Man Of Tai Chi was, for me, the moment that Reeves became an all-time elite action star. He’d already had a surprising number of classic action movies on his résumé: Point Break, Speed, the Matrix movies. He’d done many of his own stunts in Speed and trained hard in wire-fu for The Matrix. But I’d always thought of him as an actor who sometimes did action movies, not as a straight-up action star. Man Of Tai Chi revealed Reeves to be something else: someone so in love with the genre that he’d make a labor of love like that. And John Wick is the moment he solidified his spot in the history of the genre. Keanu Reeves is, quite simply, one of the greatest action stars of all time. He might be the single greatest, no qualifiers necessary.
Think about it: Reeves was 50 when John Wick came out, and he still went out of his way to make the movie as hard and physical as possible. He recruited his Matrix stunt doubles Stahelski and Leitch to direct the movie even though they’d never directed a movie before. (Reeves’ devotion to the Matrix stunt team is, to my mind, one of the most endearing things about him.) He threw himself into training, learning styles of martial arts that he’d never attempted. And he pulled off these incredible fight scenes—scenes that mix gunplay with hand-to-hand grappling in believable ways, scenes in which he has to pull off these great stunts without the benefit of quick-cutting. He even did a fair amount of his stunt-driving. And he put in an affecting, grounded performance on top of all of that, bringing this absurdist world to life with the sheer weight of his facial expressions and body language. And he delivers his best badass lines with absolute panache and confidence. (Viggo: “They know you’re coming.” Wick: “Of course. But it won’t matter.”)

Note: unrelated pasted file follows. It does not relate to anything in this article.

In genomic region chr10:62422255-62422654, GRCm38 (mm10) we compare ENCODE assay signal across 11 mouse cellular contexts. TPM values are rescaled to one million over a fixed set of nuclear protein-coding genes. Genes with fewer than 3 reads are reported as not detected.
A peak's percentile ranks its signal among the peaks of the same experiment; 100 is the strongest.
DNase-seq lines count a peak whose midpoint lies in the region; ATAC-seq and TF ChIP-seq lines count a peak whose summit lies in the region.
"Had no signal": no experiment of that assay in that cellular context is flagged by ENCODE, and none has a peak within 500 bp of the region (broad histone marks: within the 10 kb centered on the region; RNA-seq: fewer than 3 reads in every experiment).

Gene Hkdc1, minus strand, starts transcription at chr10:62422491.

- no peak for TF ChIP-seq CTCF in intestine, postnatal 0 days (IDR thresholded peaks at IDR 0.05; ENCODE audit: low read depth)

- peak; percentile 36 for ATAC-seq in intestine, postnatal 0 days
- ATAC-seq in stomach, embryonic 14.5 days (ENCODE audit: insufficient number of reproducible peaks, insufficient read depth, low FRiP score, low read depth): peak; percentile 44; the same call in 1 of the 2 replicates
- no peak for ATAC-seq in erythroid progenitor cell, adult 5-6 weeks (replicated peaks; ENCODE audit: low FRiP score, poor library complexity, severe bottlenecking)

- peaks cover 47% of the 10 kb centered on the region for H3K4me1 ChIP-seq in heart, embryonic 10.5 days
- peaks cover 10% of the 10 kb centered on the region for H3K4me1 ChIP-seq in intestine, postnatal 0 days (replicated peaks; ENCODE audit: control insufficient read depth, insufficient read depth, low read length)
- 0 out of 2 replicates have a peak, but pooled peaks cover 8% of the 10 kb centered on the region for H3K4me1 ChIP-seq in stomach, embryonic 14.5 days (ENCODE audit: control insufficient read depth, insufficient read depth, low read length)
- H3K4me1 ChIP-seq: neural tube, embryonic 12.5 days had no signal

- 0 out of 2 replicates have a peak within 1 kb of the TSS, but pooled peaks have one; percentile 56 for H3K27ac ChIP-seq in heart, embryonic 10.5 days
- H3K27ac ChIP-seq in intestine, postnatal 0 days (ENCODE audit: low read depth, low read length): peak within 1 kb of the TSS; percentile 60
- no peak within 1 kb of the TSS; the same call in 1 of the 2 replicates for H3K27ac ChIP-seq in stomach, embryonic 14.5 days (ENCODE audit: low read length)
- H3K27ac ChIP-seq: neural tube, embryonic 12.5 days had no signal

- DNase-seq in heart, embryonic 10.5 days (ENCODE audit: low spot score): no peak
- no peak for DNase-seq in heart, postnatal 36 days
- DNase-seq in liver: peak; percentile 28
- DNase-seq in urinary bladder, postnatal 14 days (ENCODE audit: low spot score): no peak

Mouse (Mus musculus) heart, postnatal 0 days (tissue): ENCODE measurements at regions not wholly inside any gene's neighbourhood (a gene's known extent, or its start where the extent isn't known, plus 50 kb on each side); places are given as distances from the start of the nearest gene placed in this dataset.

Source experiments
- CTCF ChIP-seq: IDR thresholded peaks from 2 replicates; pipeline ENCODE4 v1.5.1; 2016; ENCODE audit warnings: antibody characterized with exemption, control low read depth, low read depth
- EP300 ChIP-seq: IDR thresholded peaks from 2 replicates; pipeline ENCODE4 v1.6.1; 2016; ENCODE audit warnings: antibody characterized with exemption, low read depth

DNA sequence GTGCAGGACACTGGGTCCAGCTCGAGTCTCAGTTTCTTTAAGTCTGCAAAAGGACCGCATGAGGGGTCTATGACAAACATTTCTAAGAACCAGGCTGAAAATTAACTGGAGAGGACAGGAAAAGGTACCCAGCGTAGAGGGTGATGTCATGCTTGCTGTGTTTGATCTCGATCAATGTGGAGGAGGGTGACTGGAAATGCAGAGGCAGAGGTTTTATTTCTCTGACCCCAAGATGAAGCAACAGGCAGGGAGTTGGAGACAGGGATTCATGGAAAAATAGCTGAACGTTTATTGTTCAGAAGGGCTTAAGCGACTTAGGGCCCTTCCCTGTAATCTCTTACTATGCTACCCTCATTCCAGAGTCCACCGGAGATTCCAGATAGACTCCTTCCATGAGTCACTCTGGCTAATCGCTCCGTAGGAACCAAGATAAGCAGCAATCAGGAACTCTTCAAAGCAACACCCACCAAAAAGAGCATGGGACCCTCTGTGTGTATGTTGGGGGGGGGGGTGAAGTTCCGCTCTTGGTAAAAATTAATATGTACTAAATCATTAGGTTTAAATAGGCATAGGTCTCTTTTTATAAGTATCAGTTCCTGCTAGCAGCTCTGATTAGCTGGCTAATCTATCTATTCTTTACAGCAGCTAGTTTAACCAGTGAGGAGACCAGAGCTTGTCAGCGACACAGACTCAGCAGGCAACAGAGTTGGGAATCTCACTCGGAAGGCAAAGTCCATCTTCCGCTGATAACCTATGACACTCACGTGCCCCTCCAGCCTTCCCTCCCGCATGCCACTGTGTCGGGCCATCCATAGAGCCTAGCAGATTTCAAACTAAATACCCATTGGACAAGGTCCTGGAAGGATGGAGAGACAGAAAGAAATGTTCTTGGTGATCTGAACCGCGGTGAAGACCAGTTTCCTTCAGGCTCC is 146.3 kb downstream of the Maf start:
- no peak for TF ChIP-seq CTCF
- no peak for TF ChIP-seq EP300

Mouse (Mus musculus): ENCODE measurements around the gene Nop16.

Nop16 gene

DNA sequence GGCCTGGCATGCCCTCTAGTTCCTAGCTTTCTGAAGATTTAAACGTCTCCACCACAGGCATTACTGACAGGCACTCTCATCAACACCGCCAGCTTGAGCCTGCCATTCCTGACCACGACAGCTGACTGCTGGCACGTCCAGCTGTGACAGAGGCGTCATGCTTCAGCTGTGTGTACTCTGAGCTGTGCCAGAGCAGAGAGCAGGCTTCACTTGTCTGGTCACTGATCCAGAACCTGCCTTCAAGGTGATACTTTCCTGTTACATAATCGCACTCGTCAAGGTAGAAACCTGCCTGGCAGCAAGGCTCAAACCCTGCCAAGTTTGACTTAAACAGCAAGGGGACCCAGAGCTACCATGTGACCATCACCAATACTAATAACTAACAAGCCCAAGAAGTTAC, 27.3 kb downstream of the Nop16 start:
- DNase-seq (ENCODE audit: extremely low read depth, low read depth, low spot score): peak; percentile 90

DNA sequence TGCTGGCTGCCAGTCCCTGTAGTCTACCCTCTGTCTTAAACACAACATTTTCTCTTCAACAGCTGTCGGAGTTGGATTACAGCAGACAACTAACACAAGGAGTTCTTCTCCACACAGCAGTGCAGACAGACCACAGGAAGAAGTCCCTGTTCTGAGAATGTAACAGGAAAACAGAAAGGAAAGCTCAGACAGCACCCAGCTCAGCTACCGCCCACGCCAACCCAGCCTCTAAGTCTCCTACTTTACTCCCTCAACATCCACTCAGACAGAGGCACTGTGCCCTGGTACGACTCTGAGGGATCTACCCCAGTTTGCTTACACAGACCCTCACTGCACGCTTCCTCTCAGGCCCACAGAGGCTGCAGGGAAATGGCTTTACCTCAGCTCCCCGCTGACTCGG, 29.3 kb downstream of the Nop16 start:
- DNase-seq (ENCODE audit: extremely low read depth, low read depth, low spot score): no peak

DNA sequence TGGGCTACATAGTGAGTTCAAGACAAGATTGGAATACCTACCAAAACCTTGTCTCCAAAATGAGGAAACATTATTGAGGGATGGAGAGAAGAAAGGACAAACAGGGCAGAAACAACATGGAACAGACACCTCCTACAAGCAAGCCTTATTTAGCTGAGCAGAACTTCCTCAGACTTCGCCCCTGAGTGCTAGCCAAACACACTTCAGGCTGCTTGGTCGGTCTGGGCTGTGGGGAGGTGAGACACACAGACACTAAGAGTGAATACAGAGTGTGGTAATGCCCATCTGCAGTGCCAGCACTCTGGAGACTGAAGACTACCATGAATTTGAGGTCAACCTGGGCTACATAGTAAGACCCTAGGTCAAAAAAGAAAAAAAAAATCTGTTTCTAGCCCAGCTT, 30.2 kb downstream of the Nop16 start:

There’s a ruthless efficiency to the way Reeves moves in the movie. The way he kills people tells more of a story than the actual story does. He’ll punch someone, then shoot him, then punch him again. Sometimes, he’ll take a bad guy down in a leglock, holding him immobile while he shoots a couple of other bad guys, and then shoot the original bad guy while that guy is lying helpless on the floor. A scene like that one-man nightclub invasion is put together with absolute precision, ratcheting things up gradually until it becomes something insane and surreal. It’s beautifully lit and shot and edited, like Drive or something, but all of that atmosphere serves to highlight the action. There’s a scene near the end where Viggo, on the way to his final showdown with Wick, laughs maniacally. It’s not because he thinks he’s going to win. He knows he’s about to die. He’s just having so much fun watching Wick work. We, the audience, knows how he feels.
John Wick made an impact. It made money and earned critical raves, something that I don’t think anyone expected of it. It spawned a whole universe‚ two movies, with another on the way, and a spin-off TV series called The Continental reportedly in the works. One of its directors went off to make Atomic Blonde, an instant-classic action movie in its own right if only for that incredible single-take apartment-building fight. John Wick spawned imitators. But more to the point, it proved that an American studio B-movie could be truly great, that it could compete with anything coming out of South Korea or Thailand or Indonesia. It proved that we don’t have to settle for bullshit. It raised the stakes. People keep asking if American action movies are back, and I hadn’t really had an answer. But now, yeah, I’m thinking they’re back.